Linus Pauling and the Race for DNA: A Documentary History Narrative  
Home | Search | All Documents and Media | Linus Pauling Day-By-Day
A Gamble, A Loss
<  33  >

The three April 25 Nature papers on DNA would significantly change the history of science. Linus Pauling's efforts would become a footnote only. He missed his chance for two basic reasons: hurry and hubris. He rushed because he realized late that DNA was the biggest prize around and if he did not crack it, someone else-probably someone in England-soon would. Although he later denied he was competing with the British researchers for the DNA structure - "I did not feel that I was in a race with Watson and Crick," he said. "They felt that they were in a race with me" - the fact was that he was in a race, perhaps not with the unknown Watson and Crick but certainly with Wilkins and Franklin and, above all, with his oldest rival, Sir William Lawrence Bragg. Pauling wanted to publish his DNA structure quickly in order to beat Bragg's group, and Wilkins, too, and he took a chance doing it without having done his homework.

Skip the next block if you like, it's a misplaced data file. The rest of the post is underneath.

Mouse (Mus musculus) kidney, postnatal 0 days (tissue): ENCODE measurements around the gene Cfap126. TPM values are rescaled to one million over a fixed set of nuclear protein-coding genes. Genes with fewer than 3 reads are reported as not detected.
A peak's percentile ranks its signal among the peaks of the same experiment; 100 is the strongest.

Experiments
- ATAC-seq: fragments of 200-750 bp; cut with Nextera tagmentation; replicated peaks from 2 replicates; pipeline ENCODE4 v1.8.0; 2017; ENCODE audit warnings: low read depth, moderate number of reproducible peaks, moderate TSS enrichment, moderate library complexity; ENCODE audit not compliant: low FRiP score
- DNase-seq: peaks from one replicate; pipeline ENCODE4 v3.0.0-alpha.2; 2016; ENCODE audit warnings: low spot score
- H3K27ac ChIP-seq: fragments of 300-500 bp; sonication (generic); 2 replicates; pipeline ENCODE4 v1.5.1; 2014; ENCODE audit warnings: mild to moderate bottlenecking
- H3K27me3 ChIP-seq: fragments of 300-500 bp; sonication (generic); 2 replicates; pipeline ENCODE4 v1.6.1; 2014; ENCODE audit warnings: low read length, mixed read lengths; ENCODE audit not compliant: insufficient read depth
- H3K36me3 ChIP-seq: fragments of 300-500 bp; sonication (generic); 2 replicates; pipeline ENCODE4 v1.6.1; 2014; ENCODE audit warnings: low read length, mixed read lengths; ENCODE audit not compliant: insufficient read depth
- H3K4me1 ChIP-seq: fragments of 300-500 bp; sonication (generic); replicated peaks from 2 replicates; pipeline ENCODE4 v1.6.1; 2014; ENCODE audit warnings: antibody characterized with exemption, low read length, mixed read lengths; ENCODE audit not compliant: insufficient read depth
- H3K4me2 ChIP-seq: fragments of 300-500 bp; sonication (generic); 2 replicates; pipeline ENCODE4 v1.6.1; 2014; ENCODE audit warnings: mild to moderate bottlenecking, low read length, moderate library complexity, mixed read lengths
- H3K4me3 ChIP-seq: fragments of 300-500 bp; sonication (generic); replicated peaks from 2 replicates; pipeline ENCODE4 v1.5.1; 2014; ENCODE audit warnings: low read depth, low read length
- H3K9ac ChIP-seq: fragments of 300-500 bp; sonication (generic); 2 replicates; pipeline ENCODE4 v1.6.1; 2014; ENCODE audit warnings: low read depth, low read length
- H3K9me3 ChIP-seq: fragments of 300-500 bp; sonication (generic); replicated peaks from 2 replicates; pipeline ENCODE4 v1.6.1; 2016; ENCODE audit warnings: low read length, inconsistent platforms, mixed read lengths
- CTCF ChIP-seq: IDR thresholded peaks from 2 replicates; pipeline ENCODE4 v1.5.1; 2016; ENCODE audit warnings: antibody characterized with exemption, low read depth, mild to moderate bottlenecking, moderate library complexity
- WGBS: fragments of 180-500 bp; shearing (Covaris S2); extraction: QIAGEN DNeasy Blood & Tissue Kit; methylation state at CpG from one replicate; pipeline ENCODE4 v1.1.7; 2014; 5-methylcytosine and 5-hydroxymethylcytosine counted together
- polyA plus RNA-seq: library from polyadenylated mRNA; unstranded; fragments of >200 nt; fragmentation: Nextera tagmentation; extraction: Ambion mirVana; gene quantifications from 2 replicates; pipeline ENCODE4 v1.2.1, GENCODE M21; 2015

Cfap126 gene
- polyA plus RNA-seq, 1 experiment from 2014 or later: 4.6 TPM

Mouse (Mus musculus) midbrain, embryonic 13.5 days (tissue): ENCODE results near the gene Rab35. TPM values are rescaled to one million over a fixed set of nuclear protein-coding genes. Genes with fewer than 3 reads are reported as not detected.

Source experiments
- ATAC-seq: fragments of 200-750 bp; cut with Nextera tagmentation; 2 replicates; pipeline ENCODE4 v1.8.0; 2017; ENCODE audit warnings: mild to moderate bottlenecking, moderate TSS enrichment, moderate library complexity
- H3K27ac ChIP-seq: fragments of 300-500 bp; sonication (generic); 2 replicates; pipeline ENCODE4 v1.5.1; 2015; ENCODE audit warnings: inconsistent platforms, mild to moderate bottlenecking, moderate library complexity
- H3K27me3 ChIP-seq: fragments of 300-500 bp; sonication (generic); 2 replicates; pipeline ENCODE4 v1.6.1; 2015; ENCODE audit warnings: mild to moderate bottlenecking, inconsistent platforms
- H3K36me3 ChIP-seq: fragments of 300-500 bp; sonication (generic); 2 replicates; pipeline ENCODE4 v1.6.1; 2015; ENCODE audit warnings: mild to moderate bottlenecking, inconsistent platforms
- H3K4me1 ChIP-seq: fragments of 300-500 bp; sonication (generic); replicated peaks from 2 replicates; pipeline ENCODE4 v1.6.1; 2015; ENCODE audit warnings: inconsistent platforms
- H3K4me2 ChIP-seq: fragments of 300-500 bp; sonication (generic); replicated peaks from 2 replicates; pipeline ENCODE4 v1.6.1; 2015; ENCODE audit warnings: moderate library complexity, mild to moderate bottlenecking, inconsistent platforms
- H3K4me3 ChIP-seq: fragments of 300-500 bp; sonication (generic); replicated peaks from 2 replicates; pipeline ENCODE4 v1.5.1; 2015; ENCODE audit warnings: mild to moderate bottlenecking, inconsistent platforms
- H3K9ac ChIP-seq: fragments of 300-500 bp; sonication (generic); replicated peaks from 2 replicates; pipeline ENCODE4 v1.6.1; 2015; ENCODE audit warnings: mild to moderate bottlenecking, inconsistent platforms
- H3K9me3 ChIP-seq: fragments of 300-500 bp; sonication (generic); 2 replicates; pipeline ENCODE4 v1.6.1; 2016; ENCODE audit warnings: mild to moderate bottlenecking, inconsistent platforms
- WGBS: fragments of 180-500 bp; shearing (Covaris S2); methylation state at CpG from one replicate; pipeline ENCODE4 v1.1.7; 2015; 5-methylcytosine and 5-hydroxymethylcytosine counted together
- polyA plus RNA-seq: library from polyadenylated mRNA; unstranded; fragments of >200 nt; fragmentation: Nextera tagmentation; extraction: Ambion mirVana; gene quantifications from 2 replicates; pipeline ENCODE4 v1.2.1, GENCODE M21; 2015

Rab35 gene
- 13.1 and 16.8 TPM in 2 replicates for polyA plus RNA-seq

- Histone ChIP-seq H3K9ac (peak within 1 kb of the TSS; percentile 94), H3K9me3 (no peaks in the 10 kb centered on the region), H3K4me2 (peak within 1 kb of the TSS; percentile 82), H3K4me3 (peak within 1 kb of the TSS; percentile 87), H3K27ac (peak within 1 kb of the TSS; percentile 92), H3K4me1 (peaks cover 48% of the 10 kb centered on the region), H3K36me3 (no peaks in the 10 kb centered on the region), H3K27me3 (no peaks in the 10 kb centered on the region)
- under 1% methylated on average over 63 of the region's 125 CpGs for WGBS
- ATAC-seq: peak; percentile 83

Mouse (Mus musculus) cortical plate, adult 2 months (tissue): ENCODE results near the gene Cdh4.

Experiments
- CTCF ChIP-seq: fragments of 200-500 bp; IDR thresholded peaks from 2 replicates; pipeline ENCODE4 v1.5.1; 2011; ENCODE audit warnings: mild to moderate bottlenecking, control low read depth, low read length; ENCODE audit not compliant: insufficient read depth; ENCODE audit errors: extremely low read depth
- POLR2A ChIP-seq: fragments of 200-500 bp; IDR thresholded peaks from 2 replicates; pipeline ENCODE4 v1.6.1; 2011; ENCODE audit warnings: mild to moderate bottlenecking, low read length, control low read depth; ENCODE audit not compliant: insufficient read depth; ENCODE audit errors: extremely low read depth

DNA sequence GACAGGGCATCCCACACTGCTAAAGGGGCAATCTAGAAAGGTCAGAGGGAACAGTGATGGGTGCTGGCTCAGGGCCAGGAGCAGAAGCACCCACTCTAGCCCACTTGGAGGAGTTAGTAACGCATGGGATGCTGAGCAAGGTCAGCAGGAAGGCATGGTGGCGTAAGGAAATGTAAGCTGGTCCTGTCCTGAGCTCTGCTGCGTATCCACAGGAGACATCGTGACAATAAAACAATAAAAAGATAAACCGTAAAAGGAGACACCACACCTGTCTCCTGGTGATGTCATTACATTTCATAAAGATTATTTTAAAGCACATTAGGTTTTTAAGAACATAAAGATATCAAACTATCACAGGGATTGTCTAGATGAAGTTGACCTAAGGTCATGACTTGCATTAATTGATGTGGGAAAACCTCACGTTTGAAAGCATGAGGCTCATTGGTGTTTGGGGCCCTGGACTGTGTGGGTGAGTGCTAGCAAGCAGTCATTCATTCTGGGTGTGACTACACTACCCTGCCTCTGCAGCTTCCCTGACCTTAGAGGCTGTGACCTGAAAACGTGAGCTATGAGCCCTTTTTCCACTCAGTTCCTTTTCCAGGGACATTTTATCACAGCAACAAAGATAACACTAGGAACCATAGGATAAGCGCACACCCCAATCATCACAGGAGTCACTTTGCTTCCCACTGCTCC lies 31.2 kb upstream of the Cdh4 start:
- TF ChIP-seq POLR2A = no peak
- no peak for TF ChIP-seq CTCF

He rushed, and he thought he could get away with it because of his pride in his own ability. He wanted the prize, he gambled, and he lost.

The race for DNA would become the stuff of scientific legend. Watson and Crick would take center stage, with Pauling assuming the smaller part of an offstage voice, a legendary Goliath in a far land felled by two unlikely Davids. A year would rarely go by after 1953 without someone, a scientist or writer, asking Pauling where he had gone wrong. His wife, Ava Helen, finally tired of it. After hearing the questions and explanations over and again, she cut through the excuses with a simple question. "If that was such an important problem," she asked her husband, "why didn't you work harder on it?"

Previous Page Next Page

Video Clip  Video: A Triumph of "Brain Work" and Good Fortune. 1973. (2:22) Transcript and More Information

Click images to enlarge 

Formal portrait of Ava Helen and Linus Pauling. 1950s.

Page 1
Pauling notes re: his desire to learn how life works. approx. August 1992.

"The other point is about DNA. Pauling is very frank in telling why he did not succeed here. I thought this was an interesting example of how one's courage and willingness to put out an idea, even if you are not sure it is right, can sometimes lead to disaster....There is another aspect of the way Pauling works...his 'capacitic method.' He starts with a few postulates about the parameters and the restrictions of orientation of the subunits in a giant molecule, and from there works out pure whole molecules. This worked beautifully with polypeptides, and gave him the correct answer to what the whole molecule is like. Whereas with DNA the same procedure - using what he knew about the subunits there and building a model that fitted beautifully - did not work out."

Robert Olby
September 1969
Home | Search | All Documents and Media | Linus Pauling Day-By-Day